buyer personasThe holiday season is in full swing, and for myself and my family, that means it’s time for our annual Cookie Day (a family tradition of about 20 years). The first Saturday of December we get together and bake a ridiculous amount of cookies, candy, fudge, you name it. Then at the end of the day we split up all of the baked goods and everyone goes home with approximately 30 pounds of cookies.

I had been talking about it non stop at the LyntonWeb corral for the past few weeks beforehand, and most people just seemed to ignore me (I’ll give them credit, I do talk a lot). I just wanted them to understand the magnitude of what Cookie Day is and how many delicious baked goods I was going to be so selflessly bringing them.

I finally brought in a tray of cookies from Cookie Day to our December HUGs Meetup, and everyone was thrilled. People were asking about where the cookies came from, which ones they should try, and were asking what other types of cookies there were, and if I could bring more.

This got me thinking. Why weren’t people listening to me before!? I had been talking about this for weeks! NOW they were excited!? I wanted to throw the plate of cookies in their face! But instead I calmed down, and I realized it was my fault.

I’m an inbound marketer, but I didn’t use inbound marketing to promote my cookies.

So instead of throwing the plate of cookies in their face, I got to thinking, and I decided to use my inbound marketing knowledge to better prepare myself for Cookie Day next year. So I hope you can learn from my mistakes:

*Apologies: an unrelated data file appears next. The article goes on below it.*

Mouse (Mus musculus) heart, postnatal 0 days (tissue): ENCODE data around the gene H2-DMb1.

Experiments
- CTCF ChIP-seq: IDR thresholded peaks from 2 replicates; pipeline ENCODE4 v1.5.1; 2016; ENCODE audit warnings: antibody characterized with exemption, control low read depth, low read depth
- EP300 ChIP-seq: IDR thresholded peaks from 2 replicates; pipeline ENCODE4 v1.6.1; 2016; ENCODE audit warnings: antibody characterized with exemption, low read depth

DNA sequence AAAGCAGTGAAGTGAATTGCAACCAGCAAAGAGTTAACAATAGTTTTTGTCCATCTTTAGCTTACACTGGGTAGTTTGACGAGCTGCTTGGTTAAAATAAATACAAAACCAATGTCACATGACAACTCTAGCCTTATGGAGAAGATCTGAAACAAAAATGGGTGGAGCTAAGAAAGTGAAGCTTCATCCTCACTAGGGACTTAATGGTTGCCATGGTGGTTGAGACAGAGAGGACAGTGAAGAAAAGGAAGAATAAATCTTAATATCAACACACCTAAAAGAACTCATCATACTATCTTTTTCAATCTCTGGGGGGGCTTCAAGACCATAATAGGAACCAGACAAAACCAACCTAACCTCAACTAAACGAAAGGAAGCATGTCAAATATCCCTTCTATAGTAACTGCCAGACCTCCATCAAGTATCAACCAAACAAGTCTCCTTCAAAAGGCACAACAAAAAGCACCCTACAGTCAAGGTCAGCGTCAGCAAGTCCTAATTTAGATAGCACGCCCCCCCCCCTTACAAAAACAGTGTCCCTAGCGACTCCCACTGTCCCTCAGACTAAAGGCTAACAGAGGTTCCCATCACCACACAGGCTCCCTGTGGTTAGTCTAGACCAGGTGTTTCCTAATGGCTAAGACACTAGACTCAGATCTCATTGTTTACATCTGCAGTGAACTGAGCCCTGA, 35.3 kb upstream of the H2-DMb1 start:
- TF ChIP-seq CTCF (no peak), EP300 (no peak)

1. I didn’t know my ‘buyer’ persona.

Instead of interrupting people about Cookie Day and telling my coworkers to get excited, I should have brought in a small sample of cookies and left it in the break room with a little note that says “This is a small preview of the amazingness that is going to come from Cookie Day.” That would have gotten their attention. They wanted samples, they wanted to taste the cookies! They didn’t want to hear about Cookie Day and how I found the perfect holiday cookie tray; they just wanted me to shut up and give them a cookie!

2. I didn’t give value first.

When I brought in the tray from Cookie Day, my co-worker Jason exclaimed “I didn’t know there was fudge involved! Why didn’t you tell me this?!” Instead of starting an argument and giving the same speech that men just don’t listen, I thought to myself, he’s right (it’s rare but yes, sometimes men can be right)! I should have let everyone know beforehand that there was more to Cookie Day than just cookies. After I gave them the sample cookies, I should have told them about the fudge, and the candy, and the homemade biscottis.

3. I made it all about me.

I went on and on for weeks about Cookie Day and how much I loved it. I talked about my nostalgic memories of Cookie Days past, the boyfriends I brought (and that’s how you know if you’re serious with someone), and how much my new nephew was going to love Cookie Day. I didn’t once ask them what kind of cookies were their favorite or if they had any new recipes I could try. If it were up to my co-workers we would have had a Cookie Day tasting comparison paired with lovely dessert wines. I’m sorry I let you down my friends.

Well, there you have it. My inbound marketing fails with Cookie Day can really be applied to anything you’re trying to ‘sell’ or promote. Make it about them. Think about what your buyer persona would want, what would make them happy, and give them value beforehand. Now I’m off to start planning my Cookie Day 2014 tasting and wine extravaganza.